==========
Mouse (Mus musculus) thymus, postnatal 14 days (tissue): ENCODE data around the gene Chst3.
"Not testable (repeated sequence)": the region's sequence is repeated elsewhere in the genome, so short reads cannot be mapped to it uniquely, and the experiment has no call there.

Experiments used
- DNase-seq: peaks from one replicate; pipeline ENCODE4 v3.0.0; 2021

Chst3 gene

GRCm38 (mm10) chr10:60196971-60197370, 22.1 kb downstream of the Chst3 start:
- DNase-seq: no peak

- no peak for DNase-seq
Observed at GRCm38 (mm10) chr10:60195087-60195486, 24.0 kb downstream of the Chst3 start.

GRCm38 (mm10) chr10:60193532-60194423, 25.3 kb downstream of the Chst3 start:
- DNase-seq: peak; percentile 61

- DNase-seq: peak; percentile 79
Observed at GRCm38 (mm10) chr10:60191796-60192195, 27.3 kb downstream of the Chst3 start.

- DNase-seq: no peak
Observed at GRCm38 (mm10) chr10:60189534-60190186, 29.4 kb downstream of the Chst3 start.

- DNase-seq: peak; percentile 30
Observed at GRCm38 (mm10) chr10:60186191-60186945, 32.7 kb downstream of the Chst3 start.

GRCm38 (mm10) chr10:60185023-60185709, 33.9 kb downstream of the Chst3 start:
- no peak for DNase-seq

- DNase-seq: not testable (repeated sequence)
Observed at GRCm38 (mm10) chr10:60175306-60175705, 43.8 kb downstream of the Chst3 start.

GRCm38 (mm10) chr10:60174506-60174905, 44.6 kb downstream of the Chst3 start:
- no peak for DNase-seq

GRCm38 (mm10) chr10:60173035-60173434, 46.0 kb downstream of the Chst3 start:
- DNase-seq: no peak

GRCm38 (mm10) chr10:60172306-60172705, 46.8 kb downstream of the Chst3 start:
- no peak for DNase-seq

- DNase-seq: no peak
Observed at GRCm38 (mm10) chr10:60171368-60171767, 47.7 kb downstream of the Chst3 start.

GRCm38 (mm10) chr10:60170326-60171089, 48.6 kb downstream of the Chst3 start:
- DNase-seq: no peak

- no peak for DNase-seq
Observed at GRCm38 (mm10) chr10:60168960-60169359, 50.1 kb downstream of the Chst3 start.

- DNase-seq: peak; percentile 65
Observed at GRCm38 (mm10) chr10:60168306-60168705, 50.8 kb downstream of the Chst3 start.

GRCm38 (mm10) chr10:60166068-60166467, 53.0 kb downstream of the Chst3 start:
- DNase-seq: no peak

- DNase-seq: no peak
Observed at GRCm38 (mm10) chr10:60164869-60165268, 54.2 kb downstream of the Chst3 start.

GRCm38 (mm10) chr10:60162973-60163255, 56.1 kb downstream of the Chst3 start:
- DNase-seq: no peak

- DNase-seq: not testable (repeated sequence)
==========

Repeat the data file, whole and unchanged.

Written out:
Mouse (Mus musculus) thymus, postnatal 14 days (tissue): ENCODE data around the gene Chst3.
"Not testable (repeated sequence)": the region's sequence is repeated elsewhere in the genome, so short reads cannot be mapped to it uniquely, and the experiment has no call there.

Experiments used
- DNase-seq: peaks from one replicate; pipeline ENCODE4 v3.0.0; 2021

Chst3 gene

GRCm38 (mm10) chr10:60196971-60197370, 22.1 kb downstream of the Chst3 start:
- DNase-seq: no peak

- no peak for DNase-seq
Observed at GRCm38 (mm10) chr10:60195087-60195486, 24.0 kb downstream of the Chst3 start.

GRCm38 (mm10) chr10:60193532-60194423, 25.3 kb downstream of the Chst3 start:
- DNase-seq: peak; percentile 61

- DNase-seq: peak; percentile 79
Observed at GRCm38 (mm10) chr10:60191796-60192195, 27.3 kb downstream of the Chst3 start.

- DNase-seq: no peak
Observed at GRCm38 (mm10) chr10:60189534-60190186, 29.4 kb downstream of the Chst3 start.

- DNase-seq: peak; percentile 30
Observed at GRCm38 (mm10) chr10:60186191-60186945, 32.7 kb downstream of the Chst3 start.

GRCm38 (mm10) chr10:60185023-60185709, 33.9 kb downstream of the Chst3 start:
- no peak for DNase-seq

- DNase-seq: not testable (repeated sequence)
Observed at GRCm38 (mm10) chr10:60175306-60175705, 43.8 kb downstream of the Chst3 start.

GRCm38 (mm10) chr10:60174506-60174905, 44.6 kb downstream of the Chst3 start:
- no peak for DNase-seq

GRCm38 (mm10) chr10:60173035-60173434, 46.0 kb downstream of the Chst3 start:
- DNase-seq: no peak

GRCm38 (mm10) chr10:60172306-60172705, 46.8 kb downstream of the Chst3 start:
- no peak for DNase-seq

- DNase-seq: no peak
Observed at GRCm38 (mm10) chr10:60171368-60171767, 47.7 kb downstream of the Chst3 start.

GRCm38 (mm10) chr10:60170326-60171089, 48.6 kb downstream of the Chst3 start:
- DNase-seq: no peak

- no peak for DNase-seq
Observed at GRCm38 (mm10) chr10:60168960-60169359, 50.1 kb downstream of the Chst3 start.

- DNase-seq: peak; percentile 65
Observed at GRCm38 (mm10) chr10:60168306-60168705, 50.8 kb downstream of the Chst3 start.

GRCm38 (mm10) chr10:60166068-60166467, 53.0 kb downstream of the Chst3 start:
- DNase-seq: no peak

- DNase-seq: no peak
Observed at GRCm38 (mm10) chr10:60164869-60165268, 54.2 kb downstream of the Chst3 start.

GRCm38 (mm10) chr10:60162973-60163255, 56.1 kb downstream of the Chst3 start:
- DNase-seq: no peak

- DNase-seq: not testable (repeated sequence)